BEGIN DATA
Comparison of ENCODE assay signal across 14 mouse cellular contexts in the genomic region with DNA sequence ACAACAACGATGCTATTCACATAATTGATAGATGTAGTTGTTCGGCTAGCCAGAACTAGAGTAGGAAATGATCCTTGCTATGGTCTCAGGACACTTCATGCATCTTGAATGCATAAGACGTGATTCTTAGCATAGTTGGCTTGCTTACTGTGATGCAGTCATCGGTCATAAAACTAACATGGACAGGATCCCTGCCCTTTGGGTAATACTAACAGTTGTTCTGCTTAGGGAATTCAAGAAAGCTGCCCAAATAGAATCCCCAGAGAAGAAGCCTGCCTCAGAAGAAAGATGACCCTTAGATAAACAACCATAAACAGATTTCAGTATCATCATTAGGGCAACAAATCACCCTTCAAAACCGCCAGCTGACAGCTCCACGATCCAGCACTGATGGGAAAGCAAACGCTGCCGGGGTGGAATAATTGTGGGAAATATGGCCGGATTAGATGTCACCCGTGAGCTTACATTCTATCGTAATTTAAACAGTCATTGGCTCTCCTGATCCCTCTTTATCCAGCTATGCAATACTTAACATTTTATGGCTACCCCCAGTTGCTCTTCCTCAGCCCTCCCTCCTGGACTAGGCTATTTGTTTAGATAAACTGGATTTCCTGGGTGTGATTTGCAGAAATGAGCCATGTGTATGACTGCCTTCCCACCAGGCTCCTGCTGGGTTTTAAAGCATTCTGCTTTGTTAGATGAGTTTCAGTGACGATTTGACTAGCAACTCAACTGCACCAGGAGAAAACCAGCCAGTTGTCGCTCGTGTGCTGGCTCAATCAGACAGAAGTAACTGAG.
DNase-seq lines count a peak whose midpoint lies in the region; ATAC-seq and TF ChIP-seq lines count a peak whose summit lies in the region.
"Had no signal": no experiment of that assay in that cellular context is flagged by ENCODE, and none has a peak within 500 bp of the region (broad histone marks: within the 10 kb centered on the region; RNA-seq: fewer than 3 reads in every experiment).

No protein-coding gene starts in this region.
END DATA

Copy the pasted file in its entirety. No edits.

Comparison of ENCODE assay signal across 14 mouse cellular contexts in the genomic region with DNA sequence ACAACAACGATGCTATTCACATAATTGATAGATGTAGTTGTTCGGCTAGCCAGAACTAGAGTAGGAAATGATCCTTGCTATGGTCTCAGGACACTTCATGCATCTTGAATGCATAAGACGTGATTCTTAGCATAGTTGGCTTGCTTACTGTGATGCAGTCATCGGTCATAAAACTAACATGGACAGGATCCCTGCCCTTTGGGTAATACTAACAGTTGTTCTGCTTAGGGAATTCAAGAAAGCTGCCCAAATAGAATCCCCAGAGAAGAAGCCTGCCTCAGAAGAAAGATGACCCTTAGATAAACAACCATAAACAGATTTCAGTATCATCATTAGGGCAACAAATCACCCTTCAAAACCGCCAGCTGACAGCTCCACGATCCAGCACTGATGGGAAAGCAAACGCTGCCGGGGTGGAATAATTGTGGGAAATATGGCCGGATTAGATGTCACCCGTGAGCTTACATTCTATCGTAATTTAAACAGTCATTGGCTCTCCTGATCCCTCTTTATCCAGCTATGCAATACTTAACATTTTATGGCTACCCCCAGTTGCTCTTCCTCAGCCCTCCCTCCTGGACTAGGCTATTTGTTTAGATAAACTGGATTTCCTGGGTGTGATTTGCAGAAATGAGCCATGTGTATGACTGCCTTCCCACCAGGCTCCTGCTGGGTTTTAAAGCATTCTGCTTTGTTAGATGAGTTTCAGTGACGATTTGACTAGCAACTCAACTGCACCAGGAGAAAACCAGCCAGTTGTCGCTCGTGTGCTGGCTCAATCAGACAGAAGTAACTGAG.
DNase-seq lines count a peak whose midpoint lies in the region; ATAC-seq and TF ChIP-seq lines count a peak whose summit lies in the region.
"Had no signal": no experiment of that assay in that cellular context is flagged by ENCODE, and none has a peak within 500 bp of the region (broad histone marks: within the 10 kb centered on the region; RNA-seq: fewer than 3 reads in every experiment).

No protein-coding gene starts in this region.